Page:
Annette Damayanti Lienau
- Assistant Professor
- University of Massachusetts Amherst
In the Spirit of Bandung: On the Politics and Poetics of Linguistic Choice in the Comparative Literatures of Indonesia, Egypt, and Senegal, 1905-Present
This dissertation compares the politics and poetics of language choice in Indonesian, Senegalese and Egyptian literary history (as national case studies from Asia, Africa, and the Middle East). The dissertation comparatively examines key historical moments through which the contours of literary nationalism were posited and challenged by ideologically informed, transnational literary movements (Communism and Islamism). This combination of national case studies is in part due to the shared religious heritage (among the majority of writers) of the three nations considered. The position of Egypt, Senegal, and Indonesia at the center and periphery of a literary realm with a common Islamic textual tradition therefore offers a primary basis for comparison between the case studies.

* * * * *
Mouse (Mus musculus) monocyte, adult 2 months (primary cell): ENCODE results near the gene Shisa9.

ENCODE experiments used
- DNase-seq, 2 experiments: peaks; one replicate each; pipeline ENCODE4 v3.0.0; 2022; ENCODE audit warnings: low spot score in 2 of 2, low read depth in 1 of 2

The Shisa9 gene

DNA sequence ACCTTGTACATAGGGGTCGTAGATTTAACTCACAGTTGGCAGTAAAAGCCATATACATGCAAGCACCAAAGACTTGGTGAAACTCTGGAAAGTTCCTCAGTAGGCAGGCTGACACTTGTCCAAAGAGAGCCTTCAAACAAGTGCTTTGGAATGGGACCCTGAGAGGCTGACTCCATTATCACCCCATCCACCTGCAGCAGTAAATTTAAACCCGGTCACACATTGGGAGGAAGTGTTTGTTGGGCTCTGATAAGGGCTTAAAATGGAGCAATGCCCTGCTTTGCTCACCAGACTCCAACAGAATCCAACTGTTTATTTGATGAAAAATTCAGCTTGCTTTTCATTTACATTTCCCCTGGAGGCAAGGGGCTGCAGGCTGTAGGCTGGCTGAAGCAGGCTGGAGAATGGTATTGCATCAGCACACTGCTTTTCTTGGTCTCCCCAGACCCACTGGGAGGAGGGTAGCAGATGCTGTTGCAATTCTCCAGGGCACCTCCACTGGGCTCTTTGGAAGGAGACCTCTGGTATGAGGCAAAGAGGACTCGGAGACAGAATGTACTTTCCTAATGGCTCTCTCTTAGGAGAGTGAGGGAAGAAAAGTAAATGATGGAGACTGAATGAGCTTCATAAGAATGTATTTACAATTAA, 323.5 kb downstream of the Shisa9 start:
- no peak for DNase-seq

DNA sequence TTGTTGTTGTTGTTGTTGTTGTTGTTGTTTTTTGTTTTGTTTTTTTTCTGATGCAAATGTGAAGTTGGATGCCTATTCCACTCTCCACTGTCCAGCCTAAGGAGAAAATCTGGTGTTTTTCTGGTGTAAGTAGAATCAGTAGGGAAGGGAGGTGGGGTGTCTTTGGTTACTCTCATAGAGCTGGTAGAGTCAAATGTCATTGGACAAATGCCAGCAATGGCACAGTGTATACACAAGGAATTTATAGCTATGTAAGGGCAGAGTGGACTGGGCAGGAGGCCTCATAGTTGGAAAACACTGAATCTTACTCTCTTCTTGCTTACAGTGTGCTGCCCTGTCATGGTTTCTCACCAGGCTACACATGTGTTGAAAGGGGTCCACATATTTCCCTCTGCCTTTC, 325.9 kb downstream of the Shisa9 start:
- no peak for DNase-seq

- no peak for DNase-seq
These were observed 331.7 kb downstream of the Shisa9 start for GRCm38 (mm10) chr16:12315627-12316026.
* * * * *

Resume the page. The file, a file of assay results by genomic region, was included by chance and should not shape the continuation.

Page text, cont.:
Arabic and its Linguistic Rivals: Sacred Language and the Crisis of Post-Colonial Literature
"Arabic and its Linguistic Rivals" engages with the political and cultural legacy of Arabic as a sacralized language and script, underscoring its changing symbolic value across the twentieth century in West African, Southeast Asian, and Middle Eastern contexts. The project considers the extent to which a common linguistic situation—the historical use of the Arabic script for transcribing vernacular languages and the preservation of the Arabic language as a sacred, religious medium—has influenced the evolution of literatures in three national cases with distinct imperial legacies: Senegal, controlled by the French, Indonesia by the Dutch, and Egypt by the Ottoman Empire and subsequently by the British Empire.